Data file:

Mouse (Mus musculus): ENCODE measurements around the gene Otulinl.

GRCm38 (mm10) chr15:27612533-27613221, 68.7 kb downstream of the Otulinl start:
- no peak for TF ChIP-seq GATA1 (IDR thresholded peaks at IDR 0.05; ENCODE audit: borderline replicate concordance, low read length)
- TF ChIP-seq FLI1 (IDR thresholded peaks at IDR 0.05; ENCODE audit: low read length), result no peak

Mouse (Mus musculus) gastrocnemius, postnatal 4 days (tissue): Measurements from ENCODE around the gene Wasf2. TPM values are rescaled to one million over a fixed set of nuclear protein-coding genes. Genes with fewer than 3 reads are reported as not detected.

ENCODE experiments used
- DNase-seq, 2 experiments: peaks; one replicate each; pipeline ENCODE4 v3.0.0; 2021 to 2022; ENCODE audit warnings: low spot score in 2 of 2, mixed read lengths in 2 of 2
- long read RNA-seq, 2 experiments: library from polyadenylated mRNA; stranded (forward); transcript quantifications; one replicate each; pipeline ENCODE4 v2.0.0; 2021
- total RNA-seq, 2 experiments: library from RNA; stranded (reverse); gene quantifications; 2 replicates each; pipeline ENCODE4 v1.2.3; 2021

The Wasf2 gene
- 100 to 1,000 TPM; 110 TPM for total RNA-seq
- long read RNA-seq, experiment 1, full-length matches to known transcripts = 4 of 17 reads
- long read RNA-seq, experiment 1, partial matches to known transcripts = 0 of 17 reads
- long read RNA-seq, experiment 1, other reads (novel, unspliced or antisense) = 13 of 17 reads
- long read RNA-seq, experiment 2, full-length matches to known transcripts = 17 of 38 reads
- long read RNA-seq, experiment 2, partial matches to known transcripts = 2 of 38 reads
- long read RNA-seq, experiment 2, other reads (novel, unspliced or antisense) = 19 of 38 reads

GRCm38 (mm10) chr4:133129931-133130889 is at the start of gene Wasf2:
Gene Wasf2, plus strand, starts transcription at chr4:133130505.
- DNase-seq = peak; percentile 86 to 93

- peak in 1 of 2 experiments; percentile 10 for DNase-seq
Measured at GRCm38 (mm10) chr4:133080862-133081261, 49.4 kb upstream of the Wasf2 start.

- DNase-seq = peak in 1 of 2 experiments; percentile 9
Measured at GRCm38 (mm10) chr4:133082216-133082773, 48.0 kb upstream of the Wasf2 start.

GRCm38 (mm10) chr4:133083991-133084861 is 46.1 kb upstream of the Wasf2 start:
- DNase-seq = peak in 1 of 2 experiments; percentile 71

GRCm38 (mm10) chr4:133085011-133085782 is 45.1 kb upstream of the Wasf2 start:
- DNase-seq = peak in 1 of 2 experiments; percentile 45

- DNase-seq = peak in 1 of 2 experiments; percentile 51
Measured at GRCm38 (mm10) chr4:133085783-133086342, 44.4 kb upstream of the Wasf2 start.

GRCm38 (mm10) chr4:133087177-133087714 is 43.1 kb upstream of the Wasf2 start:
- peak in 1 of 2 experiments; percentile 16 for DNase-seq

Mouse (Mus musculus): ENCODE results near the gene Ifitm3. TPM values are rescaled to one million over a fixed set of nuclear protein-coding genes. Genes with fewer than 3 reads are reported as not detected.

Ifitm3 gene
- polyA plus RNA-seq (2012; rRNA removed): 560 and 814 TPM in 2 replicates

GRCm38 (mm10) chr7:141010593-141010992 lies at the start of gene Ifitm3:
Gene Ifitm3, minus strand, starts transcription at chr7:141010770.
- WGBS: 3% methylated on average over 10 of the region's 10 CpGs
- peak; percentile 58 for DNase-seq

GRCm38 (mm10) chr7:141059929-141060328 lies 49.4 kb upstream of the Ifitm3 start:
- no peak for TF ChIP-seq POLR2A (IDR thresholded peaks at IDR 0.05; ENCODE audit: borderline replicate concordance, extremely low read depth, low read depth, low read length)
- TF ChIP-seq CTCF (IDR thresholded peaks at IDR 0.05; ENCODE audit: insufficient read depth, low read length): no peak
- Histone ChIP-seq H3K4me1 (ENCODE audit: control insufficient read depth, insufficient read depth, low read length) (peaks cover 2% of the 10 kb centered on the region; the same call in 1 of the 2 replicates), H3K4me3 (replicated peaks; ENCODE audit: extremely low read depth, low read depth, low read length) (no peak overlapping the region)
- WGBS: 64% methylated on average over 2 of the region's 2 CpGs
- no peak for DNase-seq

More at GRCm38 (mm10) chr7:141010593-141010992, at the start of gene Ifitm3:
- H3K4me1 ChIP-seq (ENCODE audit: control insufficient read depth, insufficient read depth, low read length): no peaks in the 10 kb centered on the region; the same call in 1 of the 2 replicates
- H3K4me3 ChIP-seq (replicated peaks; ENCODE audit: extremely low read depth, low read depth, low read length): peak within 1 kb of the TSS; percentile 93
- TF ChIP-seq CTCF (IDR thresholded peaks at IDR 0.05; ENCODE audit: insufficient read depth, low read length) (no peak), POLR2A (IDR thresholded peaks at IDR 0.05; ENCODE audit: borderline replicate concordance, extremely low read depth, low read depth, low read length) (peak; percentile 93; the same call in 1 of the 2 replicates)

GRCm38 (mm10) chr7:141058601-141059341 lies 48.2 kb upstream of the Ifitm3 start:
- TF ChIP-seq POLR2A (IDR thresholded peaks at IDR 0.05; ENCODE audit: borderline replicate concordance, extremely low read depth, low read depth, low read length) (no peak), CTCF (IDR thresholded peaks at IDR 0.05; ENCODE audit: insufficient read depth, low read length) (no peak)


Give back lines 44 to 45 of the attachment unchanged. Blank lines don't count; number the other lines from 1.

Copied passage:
- WGBS: 64% methylated on average over 2 of the region's 2 CpGs
- no peak for DNase-seq